Comics A.M. | Pulitzer-winning cartoonist Tony Auth passes away

Passings | Tony Auth, editorial cartoonist for The Philadelphia Inquirer from 1971 to 2012, died Sunday at age 72. Auth, who won both the Pulitzer and Herblock prizes during his lengthy career with the newspaper, began drawing as a child, when a lengthy illness confined him to bed for a year and a half. He graduated from UCLA in 1965 with a bachelor's degree in biological illustration, and worked as a medical illustrator for a time. He began his cartooning career doing a weekly cartoon for a local alternative newspaper and then started drawing a thrice-weekly cartoon for the UCLA Daily Bruin. He left the Inquirer in 2012 to pursue digital cartooning and became the Digital Artist in Residence for WHYY's News Works. In addition to his cartooning work, he illustrated 11 children's books. His editorial cartoons have been collected into two books, and Temple University has begun fund-raising for an archive of his work. Michael Cavna has a roundup of tributes from Auth's colleagues at Comic Riffs. [The Philadelphia Inquirer]

Publishing | Box Brown and Jared Smith talk about Retrofit Comics, their partnership with retailer Big Planet Comics, why they focus on "floppies," and their desire to get their comics to the "large swaths" of the country where they are not available. [2d Cloud]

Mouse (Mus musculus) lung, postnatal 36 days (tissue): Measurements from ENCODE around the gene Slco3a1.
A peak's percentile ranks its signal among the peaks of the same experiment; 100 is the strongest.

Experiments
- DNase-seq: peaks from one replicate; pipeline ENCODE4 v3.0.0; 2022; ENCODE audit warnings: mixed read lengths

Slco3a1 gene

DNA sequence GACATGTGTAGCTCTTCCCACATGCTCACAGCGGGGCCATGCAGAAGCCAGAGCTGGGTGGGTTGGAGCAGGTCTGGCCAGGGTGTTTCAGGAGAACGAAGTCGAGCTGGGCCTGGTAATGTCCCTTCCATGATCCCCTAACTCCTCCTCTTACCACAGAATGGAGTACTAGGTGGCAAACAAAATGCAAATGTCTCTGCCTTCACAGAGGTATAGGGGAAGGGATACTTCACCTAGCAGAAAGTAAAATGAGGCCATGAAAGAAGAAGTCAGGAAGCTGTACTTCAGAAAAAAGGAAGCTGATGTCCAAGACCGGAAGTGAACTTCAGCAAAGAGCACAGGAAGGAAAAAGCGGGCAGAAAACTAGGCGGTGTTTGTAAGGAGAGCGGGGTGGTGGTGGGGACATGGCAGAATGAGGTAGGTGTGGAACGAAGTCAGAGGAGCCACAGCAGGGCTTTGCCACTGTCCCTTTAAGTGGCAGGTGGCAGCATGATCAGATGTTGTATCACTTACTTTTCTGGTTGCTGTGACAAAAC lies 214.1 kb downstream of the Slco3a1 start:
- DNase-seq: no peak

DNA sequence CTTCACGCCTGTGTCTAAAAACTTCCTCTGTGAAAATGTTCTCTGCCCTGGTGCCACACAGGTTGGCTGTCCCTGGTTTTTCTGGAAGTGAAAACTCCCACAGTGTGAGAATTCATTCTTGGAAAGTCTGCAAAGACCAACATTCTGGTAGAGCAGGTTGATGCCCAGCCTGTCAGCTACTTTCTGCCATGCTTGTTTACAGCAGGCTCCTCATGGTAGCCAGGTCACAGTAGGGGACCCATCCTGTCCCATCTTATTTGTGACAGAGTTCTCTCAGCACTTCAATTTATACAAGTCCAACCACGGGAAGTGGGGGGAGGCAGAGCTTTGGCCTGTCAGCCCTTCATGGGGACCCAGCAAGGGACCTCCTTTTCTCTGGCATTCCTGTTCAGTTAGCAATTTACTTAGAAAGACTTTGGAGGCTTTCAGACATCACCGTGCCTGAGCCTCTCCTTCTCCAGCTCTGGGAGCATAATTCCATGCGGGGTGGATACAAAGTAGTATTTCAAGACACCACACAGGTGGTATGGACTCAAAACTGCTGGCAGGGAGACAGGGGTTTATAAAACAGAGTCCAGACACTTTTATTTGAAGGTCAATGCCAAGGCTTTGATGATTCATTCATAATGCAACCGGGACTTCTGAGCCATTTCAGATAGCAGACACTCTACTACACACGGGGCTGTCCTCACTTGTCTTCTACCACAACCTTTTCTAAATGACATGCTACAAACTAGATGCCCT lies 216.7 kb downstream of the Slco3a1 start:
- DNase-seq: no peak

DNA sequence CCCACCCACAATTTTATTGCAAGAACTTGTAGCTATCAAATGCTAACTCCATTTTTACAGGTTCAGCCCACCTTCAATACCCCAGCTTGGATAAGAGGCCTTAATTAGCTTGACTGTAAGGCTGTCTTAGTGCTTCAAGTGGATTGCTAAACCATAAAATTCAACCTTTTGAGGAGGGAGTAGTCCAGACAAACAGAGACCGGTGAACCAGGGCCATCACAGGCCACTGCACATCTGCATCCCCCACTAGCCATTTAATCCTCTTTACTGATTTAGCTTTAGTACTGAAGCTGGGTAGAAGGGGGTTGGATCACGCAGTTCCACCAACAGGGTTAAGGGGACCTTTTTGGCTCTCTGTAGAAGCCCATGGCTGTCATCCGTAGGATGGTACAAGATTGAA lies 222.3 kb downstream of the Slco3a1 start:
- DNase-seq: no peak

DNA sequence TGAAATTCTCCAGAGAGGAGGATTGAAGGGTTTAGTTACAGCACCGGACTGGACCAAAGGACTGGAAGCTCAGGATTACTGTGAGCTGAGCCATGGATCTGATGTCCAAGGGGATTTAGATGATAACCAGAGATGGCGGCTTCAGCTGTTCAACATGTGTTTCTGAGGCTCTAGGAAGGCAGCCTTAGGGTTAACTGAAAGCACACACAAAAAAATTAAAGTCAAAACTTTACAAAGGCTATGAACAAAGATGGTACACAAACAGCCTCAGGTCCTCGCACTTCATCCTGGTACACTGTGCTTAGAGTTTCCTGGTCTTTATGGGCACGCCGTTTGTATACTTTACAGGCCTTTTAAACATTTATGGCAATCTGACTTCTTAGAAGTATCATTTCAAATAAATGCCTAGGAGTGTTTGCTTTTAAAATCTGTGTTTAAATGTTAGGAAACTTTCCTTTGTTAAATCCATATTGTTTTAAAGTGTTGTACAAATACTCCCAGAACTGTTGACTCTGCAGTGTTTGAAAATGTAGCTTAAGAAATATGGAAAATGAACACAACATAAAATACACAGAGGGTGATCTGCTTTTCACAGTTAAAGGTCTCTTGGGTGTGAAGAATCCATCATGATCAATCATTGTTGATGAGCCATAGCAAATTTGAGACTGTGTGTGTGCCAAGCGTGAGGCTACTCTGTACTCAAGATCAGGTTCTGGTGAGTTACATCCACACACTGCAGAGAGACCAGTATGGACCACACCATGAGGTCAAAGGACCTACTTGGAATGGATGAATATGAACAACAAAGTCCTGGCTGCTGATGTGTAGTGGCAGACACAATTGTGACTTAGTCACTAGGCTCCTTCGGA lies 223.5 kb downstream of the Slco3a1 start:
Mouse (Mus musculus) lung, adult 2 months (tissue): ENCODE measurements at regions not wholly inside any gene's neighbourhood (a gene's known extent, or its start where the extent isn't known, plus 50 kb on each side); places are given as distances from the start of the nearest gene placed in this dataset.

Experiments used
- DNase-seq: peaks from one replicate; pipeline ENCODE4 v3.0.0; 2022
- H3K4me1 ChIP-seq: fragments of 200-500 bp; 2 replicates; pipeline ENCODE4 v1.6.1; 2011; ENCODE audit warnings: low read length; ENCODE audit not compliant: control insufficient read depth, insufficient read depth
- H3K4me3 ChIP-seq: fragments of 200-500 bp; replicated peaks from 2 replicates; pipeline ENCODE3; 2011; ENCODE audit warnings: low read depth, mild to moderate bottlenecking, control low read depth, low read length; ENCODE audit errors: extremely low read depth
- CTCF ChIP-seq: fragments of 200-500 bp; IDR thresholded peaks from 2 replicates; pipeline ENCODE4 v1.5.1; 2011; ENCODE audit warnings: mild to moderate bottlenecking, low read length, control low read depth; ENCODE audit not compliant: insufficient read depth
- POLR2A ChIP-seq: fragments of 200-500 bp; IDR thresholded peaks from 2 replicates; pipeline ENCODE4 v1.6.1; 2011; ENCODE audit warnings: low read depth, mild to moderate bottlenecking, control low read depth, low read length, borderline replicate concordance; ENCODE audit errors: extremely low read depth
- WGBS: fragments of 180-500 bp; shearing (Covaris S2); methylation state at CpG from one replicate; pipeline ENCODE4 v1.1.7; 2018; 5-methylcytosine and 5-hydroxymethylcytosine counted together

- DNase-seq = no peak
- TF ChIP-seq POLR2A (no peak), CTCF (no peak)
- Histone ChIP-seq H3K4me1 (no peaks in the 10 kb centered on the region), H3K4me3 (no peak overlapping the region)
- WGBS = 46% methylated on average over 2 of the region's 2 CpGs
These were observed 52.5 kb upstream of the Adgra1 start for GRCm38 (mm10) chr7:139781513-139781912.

Creators | Michael Cavna talks with Jules Feiffer, who at 80 has just published a new graphic novel, Kill My Mother, and was a featured guest over the weekend at Small Press Expo. [Comic Riffs]

Creators | Christopher Yee talks to several people involved with The Sakai Project, a fund-raiser to help pay the medical costs of Stan Sakai's wife Sharon, who has a brain tumor. [Los Angeles Register]

Creators | Director and producer Eric Dean Seaton is self-publishing his original graphic novel Legend of the Mantamaji, which features an African-American lead character. The story was inspired by Batman, and Seaton built it up with elements from African and Egyptian history. [Ozy.com]

Digital comics | Manga creator Ken Akamatsu (Negima) has set up a new digital archive of out-of-print manga that can be read for free. Previously, only the most popular titles were available digitally, but Akamatsu wants to encourage members of the public to upload lesser known titles, although he will get permission from the creators before making them available to readers. [Asahi Shimbun]

Conventions | Coming up this Saturday: Alpha Omega Con, a Christian comic con sponsored by the Christian Comic Arts Society. Comics guests include Mike Kunkel (Herobear and the Kid), Mike S. Miller (Justice League of America) and Bongo Comics co-founder Bill Morrison. [Nuke the Fridge]

Conventions | Steve Wyatt, director of the first Reno Comic Con, "called in some favors" to bring in artists from The Simpsons, Futuram, and My Little Pony, as well as the actors who played Darth Vader in Star Wars and Miss Beadle on Little House on the Prairie. "We don't do this for money, we do it for fun," said Wyatt, who claims to have organized his first comic con at the age of 9. "I don't want to lose money – don't get me wrong – but we don't do this for money. That's not our goal." [Reno Gazette-Journal]

Conventions | Reporter Andrew Talkov takes a more mercenary look at this past weekend's Wizard World Richmond, noting the guests were there to make a living, with fees of $25-$65 for autographs and more for photos. When asked what his favorite projects were, actor Bruce Campbell replied, "the ones where the checks cleared." [Richmond.com]

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